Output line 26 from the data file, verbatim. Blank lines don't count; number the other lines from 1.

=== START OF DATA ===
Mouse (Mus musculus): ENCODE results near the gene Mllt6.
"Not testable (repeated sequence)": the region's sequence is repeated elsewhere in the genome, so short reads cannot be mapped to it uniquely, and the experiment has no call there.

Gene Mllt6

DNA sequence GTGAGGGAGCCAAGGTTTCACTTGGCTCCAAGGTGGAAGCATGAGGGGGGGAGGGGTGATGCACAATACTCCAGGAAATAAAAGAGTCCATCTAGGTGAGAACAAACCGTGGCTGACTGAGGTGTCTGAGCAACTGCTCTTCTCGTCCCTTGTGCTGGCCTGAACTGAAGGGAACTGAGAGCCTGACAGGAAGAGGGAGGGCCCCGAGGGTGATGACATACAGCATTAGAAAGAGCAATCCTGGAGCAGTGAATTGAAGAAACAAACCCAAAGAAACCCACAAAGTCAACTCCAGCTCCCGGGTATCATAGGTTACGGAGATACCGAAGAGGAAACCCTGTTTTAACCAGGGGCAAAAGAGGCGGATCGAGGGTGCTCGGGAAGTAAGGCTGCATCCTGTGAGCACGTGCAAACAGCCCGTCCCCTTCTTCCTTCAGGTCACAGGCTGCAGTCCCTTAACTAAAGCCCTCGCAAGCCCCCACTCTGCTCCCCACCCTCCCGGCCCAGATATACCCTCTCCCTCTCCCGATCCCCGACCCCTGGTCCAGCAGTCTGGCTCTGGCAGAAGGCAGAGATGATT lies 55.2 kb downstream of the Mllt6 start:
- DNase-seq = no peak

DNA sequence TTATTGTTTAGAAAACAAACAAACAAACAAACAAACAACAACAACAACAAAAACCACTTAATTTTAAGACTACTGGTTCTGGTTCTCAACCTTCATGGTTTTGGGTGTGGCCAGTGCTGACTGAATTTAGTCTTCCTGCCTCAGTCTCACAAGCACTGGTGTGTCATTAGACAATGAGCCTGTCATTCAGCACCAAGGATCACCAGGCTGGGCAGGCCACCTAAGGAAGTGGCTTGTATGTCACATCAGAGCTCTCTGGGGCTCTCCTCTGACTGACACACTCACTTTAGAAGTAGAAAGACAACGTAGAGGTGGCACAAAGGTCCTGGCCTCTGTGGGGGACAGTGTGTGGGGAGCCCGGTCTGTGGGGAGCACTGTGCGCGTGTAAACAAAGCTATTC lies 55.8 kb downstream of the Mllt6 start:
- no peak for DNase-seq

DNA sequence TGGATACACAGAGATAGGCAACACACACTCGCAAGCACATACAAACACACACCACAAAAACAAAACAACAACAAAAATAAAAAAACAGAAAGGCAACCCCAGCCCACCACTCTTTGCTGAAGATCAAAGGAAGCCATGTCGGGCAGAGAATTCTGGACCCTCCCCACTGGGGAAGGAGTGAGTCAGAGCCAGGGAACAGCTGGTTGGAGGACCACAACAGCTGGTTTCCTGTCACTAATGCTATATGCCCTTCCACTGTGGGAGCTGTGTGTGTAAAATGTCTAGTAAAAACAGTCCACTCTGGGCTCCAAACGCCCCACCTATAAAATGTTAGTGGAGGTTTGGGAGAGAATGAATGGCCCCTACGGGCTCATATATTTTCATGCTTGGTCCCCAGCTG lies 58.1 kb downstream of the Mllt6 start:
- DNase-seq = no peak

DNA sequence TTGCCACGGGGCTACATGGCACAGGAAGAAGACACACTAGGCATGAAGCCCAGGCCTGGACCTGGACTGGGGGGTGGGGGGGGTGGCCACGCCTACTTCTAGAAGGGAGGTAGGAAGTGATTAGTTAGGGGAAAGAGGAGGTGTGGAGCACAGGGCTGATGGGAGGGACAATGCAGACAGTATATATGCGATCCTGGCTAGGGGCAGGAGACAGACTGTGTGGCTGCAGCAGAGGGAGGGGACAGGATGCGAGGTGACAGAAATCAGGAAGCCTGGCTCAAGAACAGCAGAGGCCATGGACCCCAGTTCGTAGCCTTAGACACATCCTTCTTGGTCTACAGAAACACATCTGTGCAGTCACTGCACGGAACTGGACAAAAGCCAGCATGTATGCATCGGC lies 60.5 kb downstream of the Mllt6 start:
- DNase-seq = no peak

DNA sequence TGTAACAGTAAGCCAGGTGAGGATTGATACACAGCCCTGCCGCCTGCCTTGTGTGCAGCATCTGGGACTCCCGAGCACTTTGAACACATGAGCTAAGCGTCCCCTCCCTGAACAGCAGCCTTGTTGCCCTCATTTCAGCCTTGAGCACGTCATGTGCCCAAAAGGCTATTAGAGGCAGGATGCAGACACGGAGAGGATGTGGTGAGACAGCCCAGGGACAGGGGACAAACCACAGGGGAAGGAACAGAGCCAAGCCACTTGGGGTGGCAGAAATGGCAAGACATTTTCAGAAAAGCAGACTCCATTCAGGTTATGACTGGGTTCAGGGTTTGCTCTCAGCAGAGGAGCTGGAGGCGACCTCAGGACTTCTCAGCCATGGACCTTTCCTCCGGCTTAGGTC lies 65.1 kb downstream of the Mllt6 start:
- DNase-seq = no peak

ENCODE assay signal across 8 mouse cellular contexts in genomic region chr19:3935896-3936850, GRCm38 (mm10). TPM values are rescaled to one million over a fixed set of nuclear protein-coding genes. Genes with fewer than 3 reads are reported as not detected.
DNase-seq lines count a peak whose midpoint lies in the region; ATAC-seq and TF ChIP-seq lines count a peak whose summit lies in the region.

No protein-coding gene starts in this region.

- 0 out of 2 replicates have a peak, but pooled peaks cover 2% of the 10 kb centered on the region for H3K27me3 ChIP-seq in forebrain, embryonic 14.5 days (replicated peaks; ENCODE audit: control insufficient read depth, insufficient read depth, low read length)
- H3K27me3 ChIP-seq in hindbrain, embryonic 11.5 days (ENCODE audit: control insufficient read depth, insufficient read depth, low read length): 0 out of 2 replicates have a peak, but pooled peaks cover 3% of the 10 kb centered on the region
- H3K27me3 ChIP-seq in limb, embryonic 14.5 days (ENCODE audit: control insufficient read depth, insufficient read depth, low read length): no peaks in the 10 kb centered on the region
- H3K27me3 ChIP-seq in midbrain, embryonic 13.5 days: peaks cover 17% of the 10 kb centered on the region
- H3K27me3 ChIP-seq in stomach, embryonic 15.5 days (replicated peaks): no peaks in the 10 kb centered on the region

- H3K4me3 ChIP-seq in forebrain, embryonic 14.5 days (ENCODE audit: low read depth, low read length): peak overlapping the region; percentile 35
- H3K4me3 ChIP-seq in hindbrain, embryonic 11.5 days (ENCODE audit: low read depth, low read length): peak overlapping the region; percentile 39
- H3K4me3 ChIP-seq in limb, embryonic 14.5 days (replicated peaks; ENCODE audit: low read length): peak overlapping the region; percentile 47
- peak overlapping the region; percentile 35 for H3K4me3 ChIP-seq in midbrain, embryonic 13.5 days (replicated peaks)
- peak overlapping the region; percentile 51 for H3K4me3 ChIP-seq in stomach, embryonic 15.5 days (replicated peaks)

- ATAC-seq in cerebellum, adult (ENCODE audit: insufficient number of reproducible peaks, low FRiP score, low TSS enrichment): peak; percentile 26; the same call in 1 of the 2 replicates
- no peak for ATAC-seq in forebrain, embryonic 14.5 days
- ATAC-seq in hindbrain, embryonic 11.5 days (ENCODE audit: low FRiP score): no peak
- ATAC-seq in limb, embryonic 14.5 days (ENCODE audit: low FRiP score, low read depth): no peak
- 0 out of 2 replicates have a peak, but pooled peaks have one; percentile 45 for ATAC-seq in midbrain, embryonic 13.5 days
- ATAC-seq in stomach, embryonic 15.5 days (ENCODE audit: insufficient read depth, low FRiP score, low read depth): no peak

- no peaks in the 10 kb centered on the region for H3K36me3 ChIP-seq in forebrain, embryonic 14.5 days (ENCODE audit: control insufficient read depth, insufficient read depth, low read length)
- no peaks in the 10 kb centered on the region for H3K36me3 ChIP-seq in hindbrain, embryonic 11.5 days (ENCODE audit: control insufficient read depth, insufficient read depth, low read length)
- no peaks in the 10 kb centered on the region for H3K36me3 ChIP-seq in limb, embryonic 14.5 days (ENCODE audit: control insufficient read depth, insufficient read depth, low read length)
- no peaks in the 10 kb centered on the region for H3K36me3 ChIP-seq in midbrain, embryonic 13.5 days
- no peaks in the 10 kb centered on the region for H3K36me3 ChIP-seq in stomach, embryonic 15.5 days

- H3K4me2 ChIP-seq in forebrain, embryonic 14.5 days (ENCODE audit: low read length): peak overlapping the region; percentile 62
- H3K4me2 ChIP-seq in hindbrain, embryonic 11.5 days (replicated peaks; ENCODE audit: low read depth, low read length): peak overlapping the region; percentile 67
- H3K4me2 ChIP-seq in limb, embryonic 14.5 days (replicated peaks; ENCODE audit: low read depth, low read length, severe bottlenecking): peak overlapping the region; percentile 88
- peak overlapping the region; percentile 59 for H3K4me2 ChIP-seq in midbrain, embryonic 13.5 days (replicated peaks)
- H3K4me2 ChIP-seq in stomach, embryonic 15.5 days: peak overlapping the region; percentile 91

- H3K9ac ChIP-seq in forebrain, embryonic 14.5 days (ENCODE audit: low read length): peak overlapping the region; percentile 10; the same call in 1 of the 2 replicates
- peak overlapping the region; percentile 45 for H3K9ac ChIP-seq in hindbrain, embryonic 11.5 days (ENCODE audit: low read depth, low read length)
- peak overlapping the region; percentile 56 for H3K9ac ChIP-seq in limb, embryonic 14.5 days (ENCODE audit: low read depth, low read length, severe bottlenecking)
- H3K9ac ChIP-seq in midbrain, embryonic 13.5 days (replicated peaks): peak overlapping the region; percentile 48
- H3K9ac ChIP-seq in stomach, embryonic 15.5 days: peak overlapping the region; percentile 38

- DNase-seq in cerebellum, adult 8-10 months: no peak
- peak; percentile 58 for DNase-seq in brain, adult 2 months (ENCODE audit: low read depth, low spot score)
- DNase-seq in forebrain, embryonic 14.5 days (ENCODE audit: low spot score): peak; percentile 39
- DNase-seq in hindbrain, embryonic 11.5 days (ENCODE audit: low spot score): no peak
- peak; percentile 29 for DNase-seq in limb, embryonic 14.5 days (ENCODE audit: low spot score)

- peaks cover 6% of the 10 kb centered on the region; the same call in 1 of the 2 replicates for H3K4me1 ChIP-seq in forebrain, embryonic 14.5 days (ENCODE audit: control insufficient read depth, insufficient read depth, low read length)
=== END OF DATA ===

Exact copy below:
- peak overlapping the region; percentile 51 for H3K4me3 ChIP-seq in stomach, embryonic 15.5 days (replicated peaks)